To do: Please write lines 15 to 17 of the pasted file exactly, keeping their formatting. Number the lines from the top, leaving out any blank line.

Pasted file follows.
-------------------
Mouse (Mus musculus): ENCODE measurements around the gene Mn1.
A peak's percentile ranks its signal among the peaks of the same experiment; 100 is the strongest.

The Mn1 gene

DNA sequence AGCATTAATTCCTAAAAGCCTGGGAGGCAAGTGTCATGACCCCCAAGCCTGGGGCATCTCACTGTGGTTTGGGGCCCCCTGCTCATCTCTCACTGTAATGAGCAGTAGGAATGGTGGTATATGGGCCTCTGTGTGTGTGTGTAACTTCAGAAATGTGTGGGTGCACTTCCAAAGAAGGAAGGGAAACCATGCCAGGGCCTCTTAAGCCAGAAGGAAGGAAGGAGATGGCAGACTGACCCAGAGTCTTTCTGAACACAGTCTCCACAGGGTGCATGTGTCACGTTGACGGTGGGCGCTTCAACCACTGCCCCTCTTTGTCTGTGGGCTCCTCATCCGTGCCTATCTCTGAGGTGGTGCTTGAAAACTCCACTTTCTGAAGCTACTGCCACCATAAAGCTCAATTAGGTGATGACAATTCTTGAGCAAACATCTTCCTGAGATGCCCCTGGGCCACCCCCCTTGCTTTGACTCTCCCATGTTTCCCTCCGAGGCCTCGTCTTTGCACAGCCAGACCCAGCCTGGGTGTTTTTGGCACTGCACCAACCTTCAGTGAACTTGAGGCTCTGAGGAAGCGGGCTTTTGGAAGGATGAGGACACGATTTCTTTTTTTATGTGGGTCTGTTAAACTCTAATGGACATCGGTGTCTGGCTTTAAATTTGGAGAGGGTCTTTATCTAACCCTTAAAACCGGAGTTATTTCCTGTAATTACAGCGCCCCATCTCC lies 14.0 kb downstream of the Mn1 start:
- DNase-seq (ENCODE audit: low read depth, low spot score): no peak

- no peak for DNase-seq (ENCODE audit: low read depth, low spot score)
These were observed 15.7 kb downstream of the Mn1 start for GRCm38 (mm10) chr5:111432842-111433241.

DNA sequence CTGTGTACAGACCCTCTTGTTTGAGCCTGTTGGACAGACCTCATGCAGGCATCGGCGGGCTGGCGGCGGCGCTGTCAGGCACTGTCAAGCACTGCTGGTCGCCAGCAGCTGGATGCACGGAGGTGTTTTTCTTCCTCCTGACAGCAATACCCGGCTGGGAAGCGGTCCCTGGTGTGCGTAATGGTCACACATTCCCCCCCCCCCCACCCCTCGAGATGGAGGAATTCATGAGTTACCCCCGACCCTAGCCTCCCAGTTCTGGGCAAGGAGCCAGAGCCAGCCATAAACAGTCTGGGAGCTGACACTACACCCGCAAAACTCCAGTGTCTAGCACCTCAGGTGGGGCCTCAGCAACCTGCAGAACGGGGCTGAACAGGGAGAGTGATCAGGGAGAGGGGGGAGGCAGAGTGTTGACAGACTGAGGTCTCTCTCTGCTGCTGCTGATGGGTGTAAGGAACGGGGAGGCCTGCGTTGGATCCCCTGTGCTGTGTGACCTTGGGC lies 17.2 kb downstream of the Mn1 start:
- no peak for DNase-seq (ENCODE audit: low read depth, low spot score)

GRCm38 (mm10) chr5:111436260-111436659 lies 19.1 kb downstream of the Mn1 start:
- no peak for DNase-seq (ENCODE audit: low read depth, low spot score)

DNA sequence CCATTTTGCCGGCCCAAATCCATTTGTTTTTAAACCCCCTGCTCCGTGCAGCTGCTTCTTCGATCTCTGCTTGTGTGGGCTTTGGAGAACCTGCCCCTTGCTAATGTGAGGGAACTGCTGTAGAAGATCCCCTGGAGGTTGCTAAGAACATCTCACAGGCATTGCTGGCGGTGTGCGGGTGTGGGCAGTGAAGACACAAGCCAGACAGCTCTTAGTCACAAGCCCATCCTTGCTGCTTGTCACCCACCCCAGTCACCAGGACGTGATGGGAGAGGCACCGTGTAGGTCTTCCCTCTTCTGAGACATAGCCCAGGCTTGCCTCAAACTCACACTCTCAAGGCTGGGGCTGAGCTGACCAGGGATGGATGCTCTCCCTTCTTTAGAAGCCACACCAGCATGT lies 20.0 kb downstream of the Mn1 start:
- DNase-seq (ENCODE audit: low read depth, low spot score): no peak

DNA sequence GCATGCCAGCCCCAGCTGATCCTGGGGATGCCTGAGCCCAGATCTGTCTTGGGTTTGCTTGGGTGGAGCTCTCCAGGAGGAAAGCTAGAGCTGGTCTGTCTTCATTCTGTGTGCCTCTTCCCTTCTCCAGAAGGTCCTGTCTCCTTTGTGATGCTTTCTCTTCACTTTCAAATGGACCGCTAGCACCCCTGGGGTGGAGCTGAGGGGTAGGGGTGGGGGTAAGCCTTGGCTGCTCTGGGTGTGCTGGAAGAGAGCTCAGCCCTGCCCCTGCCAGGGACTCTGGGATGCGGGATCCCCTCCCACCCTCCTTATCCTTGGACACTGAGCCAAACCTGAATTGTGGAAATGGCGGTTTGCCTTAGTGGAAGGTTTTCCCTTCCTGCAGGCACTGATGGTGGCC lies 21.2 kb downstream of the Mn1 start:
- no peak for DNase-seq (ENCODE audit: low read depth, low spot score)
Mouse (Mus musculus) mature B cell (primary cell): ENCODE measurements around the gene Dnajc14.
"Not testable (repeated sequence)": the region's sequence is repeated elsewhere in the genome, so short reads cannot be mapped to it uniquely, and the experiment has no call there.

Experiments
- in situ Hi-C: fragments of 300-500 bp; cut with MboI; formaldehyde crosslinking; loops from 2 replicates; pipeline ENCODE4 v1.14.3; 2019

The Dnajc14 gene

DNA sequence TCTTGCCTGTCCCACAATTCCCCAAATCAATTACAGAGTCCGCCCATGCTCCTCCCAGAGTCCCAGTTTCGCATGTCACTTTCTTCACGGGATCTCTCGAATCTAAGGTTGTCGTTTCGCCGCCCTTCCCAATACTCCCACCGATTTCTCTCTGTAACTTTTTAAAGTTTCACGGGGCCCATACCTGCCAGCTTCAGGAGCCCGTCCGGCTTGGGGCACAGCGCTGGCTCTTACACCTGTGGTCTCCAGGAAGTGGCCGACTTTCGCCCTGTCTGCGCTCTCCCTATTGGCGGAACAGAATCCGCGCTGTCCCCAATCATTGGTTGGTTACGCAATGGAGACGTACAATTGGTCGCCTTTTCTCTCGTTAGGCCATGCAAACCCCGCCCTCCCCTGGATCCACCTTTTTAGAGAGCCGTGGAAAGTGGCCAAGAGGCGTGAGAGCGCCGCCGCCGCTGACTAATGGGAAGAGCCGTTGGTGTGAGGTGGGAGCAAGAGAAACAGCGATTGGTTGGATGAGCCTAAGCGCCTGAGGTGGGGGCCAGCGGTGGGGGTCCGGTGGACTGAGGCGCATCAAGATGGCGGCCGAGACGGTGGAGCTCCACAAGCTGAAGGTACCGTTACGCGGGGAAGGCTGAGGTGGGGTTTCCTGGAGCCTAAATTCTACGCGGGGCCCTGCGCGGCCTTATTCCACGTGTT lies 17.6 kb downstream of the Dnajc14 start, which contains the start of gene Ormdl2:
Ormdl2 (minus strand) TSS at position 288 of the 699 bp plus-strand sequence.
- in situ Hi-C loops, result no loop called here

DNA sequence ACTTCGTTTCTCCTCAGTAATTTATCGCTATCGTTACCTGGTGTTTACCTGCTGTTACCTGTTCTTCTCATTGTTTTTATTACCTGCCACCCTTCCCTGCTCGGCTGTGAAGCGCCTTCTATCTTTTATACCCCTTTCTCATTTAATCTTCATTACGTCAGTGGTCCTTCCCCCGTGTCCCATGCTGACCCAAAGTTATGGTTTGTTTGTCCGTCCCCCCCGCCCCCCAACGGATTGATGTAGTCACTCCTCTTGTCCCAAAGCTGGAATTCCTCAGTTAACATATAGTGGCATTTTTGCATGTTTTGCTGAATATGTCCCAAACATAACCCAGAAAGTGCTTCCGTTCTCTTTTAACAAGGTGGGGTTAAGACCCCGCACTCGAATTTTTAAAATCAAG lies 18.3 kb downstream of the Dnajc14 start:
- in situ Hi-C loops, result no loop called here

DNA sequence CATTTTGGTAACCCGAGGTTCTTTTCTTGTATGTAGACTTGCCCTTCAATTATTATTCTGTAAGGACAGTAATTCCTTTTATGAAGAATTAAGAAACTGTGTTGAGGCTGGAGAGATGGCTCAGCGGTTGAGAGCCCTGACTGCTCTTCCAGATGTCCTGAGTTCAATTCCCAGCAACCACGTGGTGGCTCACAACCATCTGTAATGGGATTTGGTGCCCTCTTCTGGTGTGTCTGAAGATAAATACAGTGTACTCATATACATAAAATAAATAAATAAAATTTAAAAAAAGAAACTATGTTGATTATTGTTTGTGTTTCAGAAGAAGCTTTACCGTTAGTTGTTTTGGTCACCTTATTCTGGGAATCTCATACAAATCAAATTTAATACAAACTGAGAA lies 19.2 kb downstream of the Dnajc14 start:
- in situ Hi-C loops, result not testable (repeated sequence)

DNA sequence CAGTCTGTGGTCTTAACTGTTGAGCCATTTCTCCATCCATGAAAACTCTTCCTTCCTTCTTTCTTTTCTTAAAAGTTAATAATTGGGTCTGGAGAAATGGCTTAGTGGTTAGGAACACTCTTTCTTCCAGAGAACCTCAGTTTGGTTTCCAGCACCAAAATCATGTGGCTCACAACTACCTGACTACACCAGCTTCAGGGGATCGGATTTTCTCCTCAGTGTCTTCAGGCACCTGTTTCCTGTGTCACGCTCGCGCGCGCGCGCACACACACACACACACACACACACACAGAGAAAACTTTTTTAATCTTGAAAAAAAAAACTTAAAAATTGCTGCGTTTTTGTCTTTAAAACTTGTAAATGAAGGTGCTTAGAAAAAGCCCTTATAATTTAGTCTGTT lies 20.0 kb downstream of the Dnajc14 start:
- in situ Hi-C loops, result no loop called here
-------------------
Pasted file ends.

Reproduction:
- no peak for DNase-seq (ENCODE audit: low read depth, low spot score)
Mouse (Mus musculus) mature B cell (primary cell): ENCODE measurements around the gene Dnajc14.
"Not testable (repeated sequence)": the region's sequence is repeated elsewhere in the genome, so short reads cannot be mapped to it uniquely, and the experiment has no call there.